Raw power is one thing, but when it comes to multi-talented project boards like this, usability is also crucial. While the more famous Raspberry Pi is well documented, both online and in the user manuals bundled with the official starter kit, the Tinker Board 2S leaves users fending for themselves a bit more.

The Quick Start Guide that comes with the board, for example, is fairly thin on information and actually leaves out some useful details found in the full user manual available on Asus’ website. Even that document isn’t exactly beginner-friendly, and Asus’ default operating system (which runs Debian but uses the more stripped-down LXDE desktop environment) can be a bit clunky to use at first.

If you have a bit of Linux know-how, you probably won’t have any problems, but beginners may feel a bit frustrated compared to the more hand-holding nature of something like the Pi. This makes some sense given the Tinker Board’s more enterprise-focused advertising, and Asus may be aiming further away from the hobbyist market than it did its first time around.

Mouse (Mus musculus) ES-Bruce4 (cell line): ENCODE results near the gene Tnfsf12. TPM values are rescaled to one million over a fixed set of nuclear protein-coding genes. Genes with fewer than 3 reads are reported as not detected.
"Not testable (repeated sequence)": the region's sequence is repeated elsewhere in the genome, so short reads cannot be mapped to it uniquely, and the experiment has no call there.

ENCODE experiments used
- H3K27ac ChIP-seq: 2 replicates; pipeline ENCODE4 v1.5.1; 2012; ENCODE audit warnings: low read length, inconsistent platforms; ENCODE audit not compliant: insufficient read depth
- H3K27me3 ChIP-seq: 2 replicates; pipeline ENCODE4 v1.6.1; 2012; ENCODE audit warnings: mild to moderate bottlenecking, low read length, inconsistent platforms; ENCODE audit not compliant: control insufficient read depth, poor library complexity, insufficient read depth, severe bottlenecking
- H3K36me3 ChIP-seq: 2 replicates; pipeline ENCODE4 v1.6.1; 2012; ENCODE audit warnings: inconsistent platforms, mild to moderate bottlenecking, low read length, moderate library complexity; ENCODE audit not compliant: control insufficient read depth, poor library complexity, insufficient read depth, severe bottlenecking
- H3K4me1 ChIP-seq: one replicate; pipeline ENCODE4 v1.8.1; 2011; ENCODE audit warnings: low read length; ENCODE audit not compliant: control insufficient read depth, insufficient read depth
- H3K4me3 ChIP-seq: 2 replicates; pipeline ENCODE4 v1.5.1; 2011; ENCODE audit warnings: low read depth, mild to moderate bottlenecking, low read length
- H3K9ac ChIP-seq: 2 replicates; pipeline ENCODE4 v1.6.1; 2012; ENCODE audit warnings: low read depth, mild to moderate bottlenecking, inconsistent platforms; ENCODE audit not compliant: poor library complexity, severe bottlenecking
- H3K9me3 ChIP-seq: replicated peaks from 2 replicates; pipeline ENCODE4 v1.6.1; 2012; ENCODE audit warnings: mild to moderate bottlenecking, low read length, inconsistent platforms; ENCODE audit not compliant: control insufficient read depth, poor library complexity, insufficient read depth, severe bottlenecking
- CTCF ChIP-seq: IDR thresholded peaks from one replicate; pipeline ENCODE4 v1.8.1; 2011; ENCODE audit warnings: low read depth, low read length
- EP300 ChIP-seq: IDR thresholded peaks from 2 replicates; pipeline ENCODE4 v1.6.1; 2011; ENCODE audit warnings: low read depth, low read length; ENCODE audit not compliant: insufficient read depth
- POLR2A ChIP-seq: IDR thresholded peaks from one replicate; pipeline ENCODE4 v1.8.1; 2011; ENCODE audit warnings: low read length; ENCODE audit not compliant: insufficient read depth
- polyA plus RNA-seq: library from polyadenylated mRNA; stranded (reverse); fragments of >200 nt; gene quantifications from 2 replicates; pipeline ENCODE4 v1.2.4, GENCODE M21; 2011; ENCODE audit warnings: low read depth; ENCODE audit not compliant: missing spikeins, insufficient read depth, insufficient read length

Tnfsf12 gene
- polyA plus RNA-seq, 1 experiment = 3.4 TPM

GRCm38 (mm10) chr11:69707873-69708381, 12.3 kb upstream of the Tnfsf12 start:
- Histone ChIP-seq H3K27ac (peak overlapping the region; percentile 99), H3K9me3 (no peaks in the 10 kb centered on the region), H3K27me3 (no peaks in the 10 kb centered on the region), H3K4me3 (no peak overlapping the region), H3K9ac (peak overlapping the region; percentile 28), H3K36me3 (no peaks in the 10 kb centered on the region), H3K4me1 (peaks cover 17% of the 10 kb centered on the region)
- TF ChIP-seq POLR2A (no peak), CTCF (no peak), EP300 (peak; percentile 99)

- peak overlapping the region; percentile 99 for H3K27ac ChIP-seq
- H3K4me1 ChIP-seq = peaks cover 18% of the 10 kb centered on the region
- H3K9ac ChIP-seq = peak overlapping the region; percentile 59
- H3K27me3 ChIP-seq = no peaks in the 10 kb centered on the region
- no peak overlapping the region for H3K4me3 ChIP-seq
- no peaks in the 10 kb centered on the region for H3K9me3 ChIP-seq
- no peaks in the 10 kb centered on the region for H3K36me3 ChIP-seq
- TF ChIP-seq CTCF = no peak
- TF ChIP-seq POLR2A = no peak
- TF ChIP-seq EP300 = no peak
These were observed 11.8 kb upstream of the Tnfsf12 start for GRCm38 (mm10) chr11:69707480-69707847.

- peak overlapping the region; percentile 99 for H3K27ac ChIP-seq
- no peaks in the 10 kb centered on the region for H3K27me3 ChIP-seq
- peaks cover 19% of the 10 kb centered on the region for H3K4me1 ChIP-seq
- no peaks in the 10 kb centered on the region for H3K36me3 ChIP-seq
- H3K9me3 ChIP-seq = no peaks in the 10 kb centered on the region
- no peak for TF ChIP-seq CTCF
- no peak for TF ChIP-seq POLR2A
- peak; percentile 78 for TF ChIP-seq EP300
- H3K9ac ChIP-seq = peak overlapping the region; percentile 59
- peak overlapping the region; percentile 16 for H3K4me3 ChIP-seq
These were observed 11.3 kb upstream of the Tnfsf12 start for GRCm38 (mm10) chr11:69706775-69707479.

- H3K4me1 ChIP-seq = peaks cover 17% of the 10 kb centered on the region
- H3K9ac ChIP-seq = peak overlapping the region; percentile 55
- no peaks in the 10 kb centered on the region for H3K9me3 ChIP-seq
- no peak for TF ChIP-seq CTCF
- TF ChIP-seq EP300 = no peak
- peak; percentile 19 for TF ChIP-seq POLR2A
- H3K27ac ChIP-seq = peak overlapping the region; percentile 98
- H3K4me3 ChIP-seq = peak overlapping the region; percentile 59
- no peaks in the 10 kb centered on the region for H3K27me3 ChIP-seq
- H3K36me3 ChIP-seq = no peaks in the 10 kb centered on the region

Asus Tinker Board 2S overhead

In addition, unlike the first Tinker Board, the 2S does not seem to fit many (if any) existing Raspberry Pi cases. While Asus obviously has no obligation to support another company’s accessories, the original Tinker Board’s case compatibility was a big boon to users since there are so many third-party accessories available for the more popular Pi. This is especially important considering you may need active cooling if you plan on pushing the CPU—Asus’ Quick Start Guide even says, “Beware of high temperatures when using only the bundled heatsink,” and indeed mine easily reached 78 degrees C when benchmarking. Second-gen buyers will have a much smaller selection of cases and accessories to choose from, and in some cases 3D printing something for yourself may be your best option depending on the project.